Think digital when it comes to advertising your small business

smb-tech-trendsAre you unlocking the potential of digital marketing? A recent study from the Boston Consulting Group (BCG) suggests that many small businesses are not. The BCG survey of 550 small businesses found that they applied only 3 percent of their advertising budget toward online activities. Most small business advertising dollars are being spent on traditional marketing channels, such as Sunday circulars and coupon mailers.

Furthermore, the survey, “Unlocking the Digital-Marketing Potential of Small Businesses,” found that many small businesses are not aware of the range of digital-advertising options. And to the extent that they are aware of the various options, they often are not sure what to do with them.

BCG points out, for example, that small business owners are not aware that they have an online profile they could actively be managing on popular sites. Only 15 percent of the small business owners surveyed knew that they had a free Yelp profile, and only 11 percent had already claimed it.  This is despite the fact that a second BCG survey of nearly 4,800 small businesses indicated that companies that had a Yelp profile even if they did not advertise on the site still reported generating incremental revenue of $8,000 annually

BCG concluded that the findings also stand in contrast to many surveys showing that a sizable percentage of small businesses promote themselves widely online—from websites and e-mail to social media platforms such as Facebook and Twitter.

Get your advertising online

Not sure what online advertising works best for your small business? Here are some cost-effective suggestions to consider to get started:

Pay-Per-Click (PPC) Choose where to display your small business ads based on the search terms your customers’ use. PPC advertising enables you to target individuals who specifically are in the market for the products and services you offer.  You bid on specific keywords in order to have your ads appear when terms are searched.

Display ads: You’ll find display ads — also called banner ads – on websites.  They can be still images or interactive flash or video. Google, for example, offers display ad opportunities on partner websites. You determine the criteria where you want your ads to show up, which can include a specific demographic or geography.  Include an offer in your banner ads for optimum ROI.

Online listings: They are free and more than likely you already have one, as BCG suggests. Besides using Yelp, check on Google Places and Citysearch listings to see if your small business is listed. Be sure to update your small business information, if necessary.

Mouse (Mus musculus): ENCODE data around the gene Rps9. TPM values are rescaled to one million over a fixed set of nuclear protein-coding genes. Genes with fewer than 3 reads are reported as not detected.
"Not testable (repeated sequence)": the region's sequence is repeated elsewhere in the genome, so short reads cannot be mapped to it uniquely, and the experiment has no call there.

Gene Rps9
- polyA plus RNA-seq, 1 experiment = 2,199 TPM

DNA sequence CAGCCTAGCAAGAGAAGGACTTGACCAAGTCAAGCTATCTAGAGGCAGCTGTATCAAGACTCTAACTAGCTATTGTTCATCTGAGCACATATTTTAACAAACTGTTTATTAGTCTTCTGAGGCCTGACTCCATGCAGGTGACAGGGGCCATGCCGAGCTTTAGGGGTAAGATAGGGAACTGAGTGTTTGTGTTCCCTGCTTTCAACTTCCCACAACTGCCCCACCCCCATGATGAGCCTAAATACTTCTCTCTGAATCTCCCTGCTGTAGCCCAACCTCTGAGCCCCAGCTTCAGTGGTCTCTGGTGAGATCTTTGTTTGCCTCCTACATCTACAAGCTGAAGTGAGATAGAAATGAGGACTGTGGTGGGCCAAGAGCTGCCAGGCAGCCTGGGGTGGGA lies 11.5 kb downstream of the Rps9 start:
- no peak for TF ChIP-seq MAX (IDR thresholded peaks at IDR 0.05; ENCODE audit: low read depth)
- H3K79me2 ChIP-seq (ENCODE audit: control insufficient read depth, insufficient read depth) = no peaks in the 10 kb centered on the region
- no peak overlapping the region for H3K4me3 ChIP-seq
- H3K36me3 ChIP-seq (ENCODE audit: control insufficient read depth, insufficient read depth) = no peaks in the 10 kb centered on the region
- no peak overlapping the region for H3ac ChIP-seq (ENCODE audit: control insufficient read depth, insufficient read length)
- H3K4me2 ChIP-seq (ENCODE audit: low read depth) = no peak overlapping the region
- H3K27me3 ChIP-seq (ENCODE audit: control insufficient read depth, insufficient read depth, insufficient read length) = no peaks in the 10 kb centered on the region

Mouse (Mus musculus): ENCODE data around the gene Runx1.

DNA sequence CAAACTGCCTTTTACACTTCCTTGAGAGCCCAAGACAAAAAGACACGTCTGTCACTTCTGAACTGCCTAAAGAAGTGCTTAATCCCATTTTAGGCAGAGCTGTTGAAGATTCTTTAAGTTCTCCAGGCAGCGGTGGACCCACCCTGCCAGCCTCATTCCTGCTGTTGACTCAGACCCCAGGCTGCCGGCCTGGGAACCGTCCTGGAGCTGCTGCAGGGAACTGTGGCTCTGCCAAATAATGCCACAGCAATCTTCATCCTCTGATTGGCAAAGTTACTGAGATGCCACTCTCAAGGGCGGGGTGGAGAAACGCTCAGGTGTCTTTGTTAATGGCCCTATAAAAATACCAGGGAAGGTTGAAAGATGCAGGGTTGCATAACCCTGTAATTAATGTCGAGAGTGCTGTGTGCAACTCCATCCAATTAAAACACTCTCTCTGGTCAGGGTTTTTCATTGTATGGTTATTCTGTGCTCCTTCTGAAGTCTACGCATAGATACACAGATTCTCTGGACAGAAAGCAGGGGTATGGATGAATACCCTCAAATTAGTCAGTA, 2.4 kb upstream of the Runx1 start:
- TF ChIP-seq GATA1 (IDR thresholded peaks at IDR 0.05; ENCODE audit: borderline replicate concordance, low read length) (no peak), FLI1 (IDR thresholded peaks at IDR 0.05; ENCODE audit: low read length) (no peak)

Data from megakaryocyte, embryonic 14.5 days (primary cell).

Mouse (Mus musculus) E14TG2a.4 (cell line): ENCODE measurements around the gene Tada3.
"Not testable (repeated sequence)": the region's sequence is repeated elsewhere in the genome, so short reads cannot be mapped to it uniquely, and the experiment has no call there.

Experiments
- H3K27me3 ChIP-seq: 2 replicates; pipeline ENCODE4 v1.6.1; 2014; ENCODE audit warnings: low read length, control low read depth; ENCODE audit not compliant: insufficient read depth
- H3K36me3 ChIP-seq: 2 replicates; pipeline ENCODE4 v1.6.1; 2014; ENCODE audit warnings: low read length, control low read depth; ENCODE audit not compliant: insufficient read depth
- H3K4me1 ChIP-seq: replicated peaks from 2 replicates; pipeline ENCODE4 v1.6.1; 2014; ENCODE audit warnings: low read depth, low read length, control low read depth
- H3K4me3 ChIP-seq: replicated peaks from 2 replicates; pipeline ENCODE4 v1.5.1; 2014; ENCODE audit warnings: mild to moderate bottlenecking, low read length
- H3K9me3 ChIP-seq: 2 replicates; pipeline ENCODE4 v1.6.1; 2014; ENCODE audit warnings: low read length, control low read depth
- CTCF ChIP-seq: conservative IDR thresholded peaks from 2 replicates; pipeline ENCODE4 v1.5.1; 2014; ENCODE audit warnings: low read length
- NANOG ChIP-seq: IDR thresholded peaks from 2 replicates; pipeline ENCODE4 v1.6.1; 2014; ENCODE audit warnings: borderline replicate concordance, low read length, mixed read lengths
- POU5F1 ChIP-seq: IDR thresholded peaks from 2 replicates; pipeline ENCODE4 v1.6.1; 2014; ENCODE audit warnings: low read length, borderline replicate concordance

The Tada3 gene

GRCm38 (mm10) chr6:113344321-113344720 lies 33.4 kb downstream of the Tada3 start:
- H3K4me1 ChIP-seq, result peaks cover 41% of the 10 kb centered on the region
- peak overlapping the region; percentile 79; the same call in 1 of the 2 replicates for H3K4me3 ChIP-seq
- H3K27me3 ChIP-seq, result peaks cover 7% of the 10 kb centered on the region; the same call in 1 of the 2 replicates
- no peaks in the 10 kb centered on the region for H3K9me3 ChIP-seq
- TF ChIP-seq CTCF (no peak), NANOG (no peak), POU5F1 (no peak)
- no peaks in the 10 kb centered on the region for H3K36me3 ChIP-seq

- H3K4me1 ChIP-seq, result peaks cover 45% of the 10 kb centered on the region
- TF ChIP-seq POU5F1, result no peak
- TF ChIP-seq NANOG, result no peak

smartphone with sale signMobile marketing: Mobile marketing involves delivering your messages to customers via their smartphones or other mobile devices. SMS messaging is the more popular delivery channel today for mobile marketing. Mobile targeted ads – those that download to consumers’ smartphones or tablets when they download games, apps or ring tones — are another type of mobile marketing and can be especially effective when you add a special offer.  Be sure to get permission from your customers before you start delivering messages to their mobile numbers

Link exchanges: Identify companies that offer products or services that complement your small business and offer to trade text links or to feature each others’ ads.

These are just some examples of internet advertising channels. If you feel you need professional help to get started with your online advertising and other digital marketing activities, talk to an agency or independent marketing professional who can suggest options based on your goals and budgets

Additional recommended reading:

·         Small business owners report time spent on social media is paying off social media

·         Drive customers to your small business website with great content

·         Reach out and SMS someone to boost your small business marketing 

Note about the BCG survey:  The survey, designed and analyzed by BCG’s Center for Consumer and Customer Insight, was conducted at the suggestion of local search firm Yelp, which contributed to the costs associated with fielding the survey by a third-party market research company. However, the survey findings and conclusions were solely the work of BCG.